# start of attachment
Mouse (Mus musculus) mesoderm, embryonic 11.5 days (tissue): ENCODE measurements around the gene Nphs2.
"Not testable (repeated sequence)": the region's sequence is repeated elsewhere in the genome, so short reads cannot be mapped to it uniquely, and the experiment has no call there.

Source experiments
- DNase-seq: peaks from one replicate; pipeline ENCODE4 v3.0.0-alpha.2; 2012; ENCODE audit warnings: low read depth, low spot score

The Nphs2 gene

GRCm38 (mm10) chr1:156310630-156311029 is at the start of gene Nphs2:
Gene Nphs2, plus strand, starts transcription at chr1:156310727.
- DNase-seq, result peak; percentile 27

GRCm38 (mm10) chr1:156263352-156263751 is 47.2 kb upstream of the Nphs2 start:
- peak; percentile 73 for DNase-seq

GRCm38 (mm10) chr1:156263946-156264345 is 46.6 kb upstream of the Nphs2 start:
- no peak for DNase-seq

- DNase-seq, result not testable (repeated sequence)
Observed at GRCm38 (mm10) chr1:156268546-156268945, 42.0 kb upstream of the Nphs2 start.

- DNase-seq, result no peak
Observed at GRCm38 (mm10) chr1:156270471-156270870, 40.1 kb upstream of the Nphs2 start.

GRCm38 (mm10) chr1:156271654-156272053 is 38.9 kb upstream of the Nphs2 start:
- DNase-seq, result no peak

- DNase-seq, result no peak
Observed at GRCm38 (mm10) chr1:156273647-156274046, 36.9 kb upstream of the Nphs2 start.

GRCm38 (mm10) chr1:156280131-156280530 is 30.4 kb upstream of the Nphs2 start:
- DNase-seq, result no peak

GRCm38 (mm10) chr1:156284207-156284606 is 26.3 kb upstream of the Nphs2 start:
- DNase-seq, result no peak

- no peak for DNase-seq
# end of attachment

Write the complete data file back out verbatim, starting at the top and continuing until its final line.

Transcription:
Mouse (Mus musculus) mesoderm, embryonic 11.5 days (tissue): ENCODE measurements around the gene Nphs2.
"Not testable (repeated sequence)": the region's sequence is repeated elsewhere in the genome, so short reads cannot be mapped to it uniquely, and the experiment has no call there.

Source experiments
- DNase-seq: peaks from one replicate; pipeline ENCODE4 v3.0.0-alpha.2; 2012; ENCODE audit warnings: low read depth, low spot score

The Nphs2 gene

GRCm38 (mm10) chr1:156310630-156311029 is at the start of gene Nphs2:
Gene Nphs2, plus strand, starts transcription at chr1:156310727.
- DNase-seq, result peak; percentile 27

GRCm38 (mm10) chr1:156263352-156263751 is 47.2 kb upstream of the Nphs2 start:
- peak; percentile 73 for DNase-seq

GRCm38 (mm10) chr1:156263946-156264345 is 46.6 kb upstream of the Nphs2 start:
- no peak for DNase-seq

- DNase-seq, result not testable (repeated sequence)
Observed at GRCm38 (mm10) chr1:156268546-156268945, 42.0 kb upstream of the Nphs2 start.

- DNase-seq, result no peak
Observed at GRCm38 (mm10) chr1:156270471-156270870, 40.1 kb upstream of the Nphs2 start.

GRCm38 (mm10) chr1:156271654-156272053 is 38.9 kb upstream of the Nphs2 start:
- DNase-seq, result no peak

- DNase-seq, result no peak
Observed at GRCm38 (mm10) chr1:156273647-156274046, 36.9 kb upstream of the Nphs2 start.

GRCm38 (mm10) chr1:156280131-156280530 is 30.4 kb upstream of the Nphs2 start:
- DNase-seq, result no peak

GRCm38 (mm10) chr1:156284207-156284606 is 26.3 kb upstream of the Nphs2 start:
- DNase-seq, result no peak

- no peak for DNase-seq